The woods were as the Indians had left them, but the boys who were playing there did not realize, until many years afterwards, that they had moved in as the Indians moved out. Perhaps, if these boys had known that they were the first white boys to use the Indians' playgrounds, the realization might have added zest to the make-believe of their games; but probably boys between seven and fourteen, when they play at all, play with their fancies strained, and very likely these little boys, keeping their stick-horse livery-stable in a wild-grape arbour in the thicket, needed no verisimilitude. The long straight hickory switches-which served as horses-were arranged with their butts on a rotting log, whereon some grass was spread for their feed. Their string bridles hung loosely over the log. The horsemen swinging in the vines above, or in the elm tree near by, were preparing a raid on the stables of other boys, either in the native lumber town a rifle-shot away or in distant parts of the woods.
Pulitzer Prize--winning poet Richard Wilbur (b. 1921) is part of a notable literary cohort, American poets who came to prominence in the mid-twentieth century. Wilbur's verse is esteemed for its fluency, wit, and optimism; his ingeniously rhymed translations of French drama by Moliere, Racine, and Corneille remain the most often staged in the English-speaking world; his essays possess a scope and acumen equal to the era's best criticism. This biography examines the philosophical and visionary depth of his world-renowned poetry and traces achievements spanning seventy years, from political editorials about World War II to war poems written during his service to his theatrical career, including a contentious collaboration with Leonard Bernstein and Lillian Hellman.
Wilbur's life has been mistakenly seen as blessed, lacking the drama of his troubled contemporaries. Let Us Watch Richard Wilbur corrects that view and explores how Wilbur's perceived "normality" both enhanced and limited his achievement. The authors augment the life story with details gleaned from access to his unpublished journals, family archives, candid interviews they conducted with Wilbur and his wife, Charlee, and his correspondence with Robert Lowell, Elizabeth Bishop, John Berryman, John Malcolm Brinnin, James Merrill, and others.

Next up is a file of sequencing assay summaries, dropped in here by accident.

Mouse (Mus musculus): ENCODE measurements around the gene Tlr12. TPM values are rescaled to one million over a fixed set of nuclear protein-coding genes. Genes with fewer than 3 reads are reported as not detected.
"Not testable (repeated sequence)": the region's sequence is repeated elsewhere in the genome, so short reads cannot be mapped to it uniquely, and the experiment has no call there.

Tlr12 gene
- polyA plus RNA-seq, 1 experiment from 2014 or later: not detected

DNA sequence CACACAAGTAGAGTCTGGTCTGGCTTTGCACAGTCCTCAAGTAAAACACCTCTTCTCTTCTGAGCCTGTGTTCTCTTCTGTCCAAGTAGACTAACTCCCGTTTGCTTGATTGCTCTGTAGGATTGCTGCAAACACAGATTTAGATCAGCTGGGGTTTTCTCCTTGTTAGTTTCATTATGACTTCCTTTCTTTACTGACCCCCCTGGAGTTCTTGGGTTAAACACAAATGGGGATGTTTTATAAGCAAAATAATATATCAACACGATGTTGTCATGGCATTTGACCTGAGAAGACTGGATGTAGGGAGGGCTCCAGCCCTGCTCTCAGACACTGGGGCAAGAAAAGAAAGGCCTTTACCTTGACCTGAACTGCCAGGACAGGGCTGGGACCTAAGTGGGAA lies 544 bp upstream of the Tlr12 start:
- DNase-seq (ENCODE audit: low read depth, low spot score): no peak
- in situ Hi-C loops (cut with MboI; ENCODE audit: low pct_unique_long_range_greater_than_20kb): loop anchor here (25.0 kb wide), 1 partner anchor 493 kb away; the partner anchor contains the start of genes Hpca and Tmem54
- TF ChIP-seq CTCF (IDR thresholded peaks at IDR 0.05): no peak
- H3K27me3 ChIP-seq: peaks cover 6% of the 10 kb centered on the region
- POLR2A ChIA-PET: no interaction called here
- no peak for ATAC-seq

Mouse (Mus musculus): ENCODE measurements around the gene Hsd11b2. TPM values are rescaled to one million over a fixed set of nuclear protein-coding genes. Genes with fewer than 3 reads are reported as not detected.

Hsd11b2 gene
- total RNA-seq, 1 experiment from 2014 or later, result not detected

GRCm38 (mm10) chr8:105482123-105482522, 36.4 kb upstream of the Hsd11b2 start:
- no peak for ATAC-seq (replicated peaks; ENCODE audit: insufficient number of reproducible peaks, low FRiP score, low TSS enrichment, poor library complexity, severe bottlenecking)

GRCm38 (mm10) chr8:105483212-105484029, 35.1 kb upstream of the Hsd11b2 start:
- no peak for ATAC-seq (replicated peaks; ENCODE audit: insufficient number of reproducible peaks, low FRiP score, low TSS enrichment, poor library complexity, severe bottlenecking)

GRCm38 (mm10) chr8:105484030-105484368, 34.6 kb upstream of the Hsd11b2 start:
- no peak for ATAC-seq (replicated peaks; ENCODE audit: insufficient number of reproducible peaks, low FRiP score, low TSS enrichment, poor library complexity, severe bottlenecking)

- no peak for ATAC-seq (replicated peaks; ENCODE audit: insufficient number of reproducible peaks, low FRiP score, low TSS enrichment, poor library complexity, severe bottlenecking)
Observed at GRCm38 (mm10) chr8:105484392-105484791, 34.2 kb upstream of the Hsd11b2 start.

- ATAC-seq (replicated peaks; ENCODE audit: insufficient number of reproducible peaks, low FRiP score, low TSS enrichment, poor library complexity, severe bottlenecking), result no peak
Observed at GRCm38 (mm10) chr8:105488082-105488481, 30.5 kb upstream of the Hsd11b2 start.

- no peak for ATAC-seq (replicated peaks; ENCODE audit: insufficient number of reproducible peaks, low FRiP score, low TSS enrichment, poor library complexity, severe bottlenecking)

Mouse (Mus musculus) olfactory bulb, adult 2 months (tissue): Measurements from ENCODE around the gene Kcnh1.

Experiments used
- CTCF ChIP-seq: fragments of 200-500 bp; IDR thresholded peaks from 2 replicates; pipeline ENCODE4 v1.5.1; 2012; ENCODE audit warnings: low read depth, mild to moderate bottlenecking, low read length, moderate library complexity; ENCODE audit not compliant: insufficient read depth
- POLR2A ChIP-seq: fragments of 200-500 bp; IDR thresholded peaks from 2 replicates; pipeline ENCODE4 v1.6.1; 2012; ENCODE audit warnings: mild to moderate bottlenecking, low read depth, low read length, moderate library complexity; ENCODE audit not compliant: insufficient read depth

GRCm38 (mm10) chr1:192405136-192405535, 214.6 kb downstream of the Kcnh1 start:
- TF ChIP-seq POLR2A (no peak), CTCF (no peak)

Thermal enrichment of coldwater streams by heated stormwater in summer months is often overlooked and even exacerbated by traditional management practices that typically account for flow moderation and pollutant removal only. Initiated in 1999, this study evaluated and identified innovative and traditional approaches to moderate this temperature impact by monitoring and analyzing the hydrologic and thermal regimes of an urban stormwater treatment system consisting of two traditional wet detention ponds and an enhanced natural wetland. Data analysis clearly shows temperature increases in the open detention ponds and the ability of the wetland to mitigate this thermal enrichment. Event-based thermal loading and temperature regime analysis indicated flow reduction via infiltration and effective vegetative cover in the wetland were the primary mechanisms for mitigating stormwater thermal enrichment. Using the concept of temperature equivalent, we also established the locations and strength of thermal enrichment areas. A heat transfer model was developed to simulate runoff temperature. Results indicated that rainfall characteristics, temperature difference between rainfall and the ground surface, and the runoff flow depth were the most important factors affecting runoff temperature.
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